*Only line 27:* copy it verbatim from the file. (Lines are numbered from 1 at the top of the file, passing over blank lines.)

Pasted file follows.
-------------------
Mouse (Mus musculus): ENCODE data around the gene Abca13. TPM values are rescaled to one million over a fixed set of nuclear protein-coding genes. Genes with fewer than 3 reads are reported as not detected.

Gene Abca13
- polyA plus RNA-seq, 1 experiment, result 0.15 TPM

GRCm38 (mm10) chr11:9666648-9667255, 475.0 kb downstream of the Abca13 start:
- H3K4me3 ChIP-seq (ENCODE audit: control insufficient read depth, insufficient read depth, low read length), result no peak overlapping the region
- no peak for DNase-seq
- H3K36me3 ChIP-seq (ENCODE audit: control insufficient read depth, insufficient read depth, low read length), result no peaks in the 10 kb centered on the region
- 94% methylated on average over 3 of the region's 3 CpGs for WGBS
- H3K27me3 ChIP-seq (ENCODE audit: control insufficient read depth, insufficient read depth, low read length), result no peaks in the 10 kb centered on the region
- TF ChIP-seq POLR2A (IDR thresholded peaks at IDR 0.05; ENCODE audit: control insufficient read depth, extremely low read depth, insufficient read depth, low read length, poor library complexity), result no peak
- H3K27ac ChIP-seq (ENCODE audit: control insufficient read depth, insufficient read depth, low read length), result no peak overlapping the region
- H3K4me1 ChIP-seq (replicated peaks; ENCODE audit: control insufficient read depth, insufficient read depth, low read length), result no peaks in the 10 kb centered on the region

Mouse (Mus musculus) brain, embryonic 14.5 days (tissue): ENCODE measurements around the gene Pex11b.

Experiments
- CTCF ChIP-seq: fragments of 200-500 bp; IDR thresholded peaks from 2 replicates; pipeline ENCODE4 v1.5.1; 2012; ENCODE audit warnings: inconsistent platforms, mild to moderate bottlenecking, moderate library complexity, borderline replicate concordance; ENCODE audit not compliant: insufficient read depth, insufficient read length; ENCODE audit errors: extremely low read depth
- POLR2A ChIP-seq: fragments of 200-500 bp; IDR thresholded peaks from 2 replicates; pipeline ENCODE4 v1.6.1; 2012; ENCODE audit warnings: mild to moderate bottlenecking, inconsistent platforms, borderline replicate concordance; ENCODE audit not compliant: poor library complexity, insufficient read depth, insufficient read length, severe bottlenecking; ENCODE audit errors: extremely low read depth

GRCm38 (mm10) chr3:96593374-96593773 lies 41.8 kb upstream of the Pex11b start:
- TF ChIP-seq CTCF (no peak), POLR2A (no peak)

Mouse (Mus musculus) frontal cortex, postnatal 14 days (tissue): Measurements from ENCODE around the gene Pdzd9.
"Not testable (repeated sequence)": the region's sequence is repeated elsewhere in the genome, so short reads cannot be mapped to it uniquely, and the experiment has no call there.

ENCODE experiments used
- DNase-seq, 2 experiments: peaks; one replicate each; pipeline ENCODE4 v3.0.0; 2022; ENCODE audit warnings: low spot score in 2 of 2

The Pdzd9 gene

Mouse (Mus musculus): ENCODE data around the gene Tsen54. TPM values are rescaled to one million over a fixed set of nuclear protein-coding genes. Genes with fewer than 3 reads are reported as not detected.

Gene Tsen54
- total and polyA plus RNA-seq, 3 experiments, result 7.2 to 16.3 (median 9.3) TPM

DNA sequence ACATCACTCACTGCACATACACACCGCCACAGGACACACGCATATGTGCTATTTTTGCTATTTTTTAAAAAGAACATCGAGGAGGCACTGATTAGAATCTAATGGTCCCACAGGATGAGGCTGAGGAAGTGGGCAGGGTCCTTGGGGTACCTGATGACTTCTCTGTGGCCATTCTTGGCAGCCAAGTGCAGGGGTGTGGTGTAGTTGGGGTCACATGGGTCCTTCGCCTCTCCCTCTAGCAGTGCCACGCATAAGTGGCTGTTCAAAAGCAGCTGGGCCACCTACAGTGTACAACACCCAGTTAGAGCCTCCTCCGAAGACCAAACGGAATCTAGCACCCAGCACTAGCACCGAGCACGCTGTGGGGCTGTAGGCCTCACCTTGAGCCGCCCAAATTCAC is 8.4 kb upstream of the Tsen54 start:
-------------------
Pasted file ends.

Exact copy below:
DNA sequence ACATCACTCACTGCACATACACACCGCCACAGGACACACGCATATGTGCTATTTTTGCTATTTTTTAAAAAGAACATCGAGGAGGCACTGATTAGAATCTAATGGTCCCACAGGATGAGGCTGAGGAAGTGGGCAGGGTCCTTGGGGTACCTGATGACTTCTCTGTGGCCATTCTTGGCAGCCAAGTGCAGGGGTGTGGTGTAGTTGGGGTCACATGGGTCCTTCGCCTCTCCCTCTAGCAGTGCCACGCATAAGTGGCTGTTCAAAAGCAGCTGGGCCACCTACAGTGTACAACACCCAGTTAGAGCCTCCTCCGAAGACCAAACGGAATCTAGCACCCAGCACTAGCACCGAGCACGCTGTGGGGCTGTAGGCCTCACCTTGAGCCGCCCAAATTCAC is 8.4 kb upstream of the Tsen54 start: